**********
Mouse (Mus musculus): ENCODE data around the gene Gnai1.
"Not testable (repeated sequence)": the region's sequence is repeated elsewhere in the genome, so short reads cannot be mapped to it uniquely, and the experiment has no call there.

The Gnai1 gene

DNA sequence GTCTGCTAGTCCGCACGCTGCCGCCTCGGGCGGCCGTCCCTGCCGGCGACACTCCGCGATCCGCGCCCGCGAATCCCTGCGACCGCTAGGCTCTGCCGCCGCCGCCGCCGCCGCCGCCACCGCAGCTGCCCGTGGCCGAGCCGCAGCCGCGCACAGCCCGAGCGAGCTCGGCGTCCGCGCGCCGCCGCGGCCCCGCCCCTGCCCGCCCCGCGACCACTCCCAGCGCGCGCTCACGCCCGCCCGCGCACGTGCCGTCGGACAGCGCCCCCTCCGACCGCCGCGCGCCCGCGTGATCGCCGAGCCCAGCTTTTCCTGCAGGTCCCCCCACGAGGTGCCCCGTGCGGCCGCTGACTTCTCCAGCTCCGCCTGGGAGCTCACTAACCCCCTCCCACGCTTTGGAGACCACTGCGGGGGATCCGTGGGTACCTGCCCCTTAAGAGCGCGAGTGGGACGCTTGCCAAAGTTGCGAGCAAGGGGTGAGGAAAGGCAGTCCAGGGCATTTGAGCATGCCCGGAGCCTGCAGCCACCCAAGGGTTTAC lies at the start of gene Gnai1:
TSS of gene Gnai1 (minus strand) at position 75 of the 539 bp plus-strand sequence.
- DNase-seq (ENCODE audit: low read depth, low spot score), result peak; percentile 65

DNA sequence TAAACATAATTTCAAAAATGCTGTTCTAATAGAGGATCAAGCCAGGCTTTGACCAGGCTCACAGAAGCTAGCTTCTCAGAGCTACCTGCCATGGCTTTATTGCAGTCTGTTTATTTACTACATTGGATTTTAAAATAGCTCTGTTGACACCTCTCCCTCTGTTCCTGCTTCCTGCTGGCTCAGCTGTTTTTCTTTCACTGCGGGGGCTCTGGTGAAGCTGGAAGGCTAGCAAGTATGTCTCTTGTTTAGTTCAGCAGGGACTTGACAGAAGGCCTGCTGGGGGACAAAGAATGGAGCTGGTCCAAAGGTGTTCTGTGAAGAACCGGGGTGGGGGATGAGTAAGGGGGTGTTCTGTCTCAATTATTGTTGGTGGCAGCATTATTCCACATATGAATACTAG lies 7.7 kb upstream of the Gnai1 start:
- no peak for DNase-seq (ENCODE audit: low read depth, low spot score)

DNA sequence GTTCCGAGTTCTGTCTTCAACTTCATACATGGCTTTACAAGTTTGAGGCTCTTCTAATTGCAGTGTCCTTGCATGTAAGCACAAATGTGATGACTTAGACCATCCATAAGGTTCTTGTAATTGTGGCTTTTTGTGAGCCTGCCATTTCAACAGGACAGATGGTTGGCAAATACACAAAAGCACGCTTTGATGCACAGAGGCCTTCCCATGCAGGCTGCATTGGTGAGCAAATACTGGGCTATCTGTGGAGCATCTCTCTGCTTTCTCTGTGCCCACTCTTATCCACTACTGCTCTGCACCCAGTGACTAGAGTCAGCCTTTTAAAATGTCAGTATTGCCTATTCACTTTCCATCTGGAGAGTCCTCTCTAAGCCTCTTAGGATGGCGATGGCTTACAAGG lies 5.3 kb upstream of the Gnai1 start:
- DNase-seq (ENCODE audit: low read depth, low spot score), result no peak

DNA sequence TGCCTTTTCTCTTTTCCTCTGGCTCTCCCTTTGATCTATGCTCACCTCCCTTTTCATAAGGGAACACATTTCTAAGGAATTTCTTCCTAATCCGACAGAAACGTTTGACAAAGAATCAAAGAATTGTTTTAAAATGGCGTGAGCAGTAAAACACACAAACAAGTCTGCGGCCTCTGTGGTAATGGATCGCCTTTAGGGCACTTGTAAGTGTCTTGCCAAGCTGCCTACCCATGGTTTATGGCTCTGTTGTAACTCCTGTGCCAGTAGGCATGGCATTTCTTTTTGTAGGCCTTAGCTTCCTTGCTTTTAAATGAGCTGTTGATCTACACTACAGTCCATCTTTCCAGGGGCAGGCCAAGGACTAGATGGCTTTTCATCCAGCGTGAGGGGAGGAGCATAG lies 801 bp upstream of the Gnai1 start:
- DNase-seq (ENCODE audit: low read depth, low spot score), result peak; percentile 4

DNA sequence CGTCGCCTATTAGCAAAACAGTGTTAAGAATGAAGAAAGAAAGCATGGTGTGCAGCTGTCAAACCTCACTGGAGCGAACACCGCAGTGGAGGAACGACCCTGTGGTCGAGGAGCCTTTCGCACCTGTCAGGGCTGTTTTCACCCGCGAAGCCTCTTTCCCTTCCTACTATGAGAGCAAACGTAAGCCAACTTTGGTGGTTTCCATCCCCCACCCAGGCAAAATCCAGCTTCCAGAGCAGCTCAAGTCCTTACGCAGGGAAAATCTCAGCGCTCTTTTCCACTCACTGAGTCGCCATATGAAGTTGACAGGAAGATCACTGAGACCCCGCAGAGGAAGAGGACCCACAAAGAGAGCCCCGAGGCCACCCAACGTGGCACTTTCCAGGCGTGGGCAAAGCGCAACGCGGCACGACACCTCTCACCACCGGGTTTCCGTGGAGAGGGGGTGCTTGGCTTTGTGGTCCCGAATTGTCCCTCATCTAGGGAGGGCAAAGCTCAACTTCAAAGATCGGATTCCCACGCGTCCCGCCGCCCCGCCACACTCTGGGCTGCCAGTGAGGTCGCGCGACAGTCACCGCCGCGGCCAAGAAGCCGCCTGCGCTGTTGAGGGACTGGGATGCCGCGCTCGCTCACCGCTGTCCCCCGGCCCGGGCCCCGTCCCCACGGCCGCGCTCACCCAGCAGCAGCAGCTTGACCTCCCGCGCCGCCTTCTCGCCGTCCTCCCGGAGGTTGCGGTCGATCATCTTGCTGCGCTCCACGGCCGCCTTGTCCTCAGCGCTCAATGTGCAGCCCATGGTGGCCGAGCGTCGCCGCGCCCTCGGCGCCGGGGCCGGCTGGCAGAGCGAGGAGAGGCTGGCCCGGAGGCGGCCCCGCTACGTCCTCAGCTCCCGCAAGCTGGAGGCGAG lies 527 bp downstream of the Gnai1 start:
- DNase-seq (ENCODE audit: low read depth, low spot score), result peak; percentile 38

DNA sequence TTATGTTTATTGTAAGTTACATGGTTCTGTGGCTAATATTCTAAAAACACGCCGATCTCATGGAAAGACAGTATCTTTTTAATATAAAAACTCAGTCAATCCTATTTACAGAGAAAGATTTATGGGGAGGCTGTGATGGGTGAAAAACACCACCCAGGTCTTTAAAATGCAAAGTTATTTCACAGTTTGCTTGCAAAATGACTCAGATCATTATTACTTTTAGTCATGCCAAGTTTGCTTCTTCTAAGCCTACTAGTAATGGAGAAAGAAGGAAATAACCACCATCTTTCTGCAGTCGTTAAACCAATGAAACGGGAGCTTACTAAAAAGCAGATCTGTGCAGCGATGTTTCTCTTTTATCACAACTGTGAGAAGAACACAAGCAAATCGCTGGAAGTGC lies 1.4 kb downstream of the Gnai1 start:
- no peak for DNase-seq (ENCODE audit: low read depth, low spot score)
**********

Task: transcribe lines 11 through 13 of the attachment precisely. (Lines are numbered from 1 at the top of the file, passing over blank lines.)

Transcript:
DNA sequence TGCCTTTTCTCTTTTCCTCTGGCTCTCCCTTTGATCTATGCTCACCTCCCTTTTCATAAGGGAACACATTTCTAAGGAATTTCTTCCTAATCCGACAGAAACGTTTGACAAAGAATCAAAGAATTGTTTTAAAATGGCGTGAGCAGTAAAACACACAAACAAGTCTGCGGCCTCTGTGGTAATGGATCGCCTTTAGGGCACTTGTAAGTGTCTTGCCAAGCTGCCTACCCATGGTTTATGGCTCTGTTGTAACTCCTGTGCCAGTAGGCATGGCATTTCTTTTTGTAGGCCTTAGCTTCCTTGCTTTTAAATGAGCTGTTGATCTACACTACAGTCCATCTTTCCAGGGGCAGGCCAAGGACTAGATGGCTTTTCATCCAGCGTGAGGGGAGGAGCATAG lies 801 bp upstream of the Gnai1 start:
- DNase-seq (ENCODE audit: low read depth, low spot score), result peak; percentile 4

DNA sequence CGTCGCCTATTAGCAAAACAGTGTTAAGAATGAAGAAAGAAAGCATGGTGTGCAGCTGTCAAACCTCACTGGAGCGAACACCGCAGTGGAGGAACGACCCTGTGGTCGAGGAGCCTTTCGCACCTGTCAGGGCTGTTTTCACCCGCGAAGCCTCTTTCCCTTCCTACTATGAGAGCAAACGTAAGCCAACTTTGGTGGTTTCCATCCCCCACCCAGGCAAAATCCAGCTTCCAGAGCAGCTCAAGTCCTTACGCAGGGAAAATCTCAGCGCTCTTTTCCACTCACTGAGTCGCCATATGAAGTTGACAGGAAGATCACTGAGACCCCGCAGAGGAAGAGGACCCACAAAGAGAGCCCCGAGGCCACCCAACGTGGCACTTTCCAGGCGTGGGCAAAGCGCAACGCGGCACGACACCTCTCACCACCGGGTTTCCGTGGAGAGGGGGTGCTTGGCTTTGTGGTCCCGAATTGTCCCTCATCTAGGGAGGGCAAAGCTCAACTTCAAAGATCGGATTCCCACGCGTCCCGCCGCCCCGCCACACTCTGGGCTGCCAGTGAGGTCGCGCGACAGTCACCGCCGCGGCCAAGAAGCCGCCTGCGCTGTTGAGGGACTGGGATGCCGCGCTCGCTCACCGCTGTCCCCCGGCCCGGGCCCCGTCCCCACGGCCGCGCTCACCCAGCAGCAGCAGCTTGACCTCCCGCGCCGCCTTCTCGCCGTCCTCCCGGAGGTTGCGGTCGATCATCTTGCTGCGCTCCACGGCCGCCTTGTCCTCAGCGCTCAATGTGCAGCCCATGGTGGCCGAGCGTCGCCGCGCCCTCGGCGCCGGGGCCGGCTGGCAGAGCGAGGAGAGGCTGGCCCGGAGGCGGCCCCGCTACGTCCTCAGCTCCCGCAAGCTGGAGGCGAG lies 527 bp downstream of the Gnai1 start: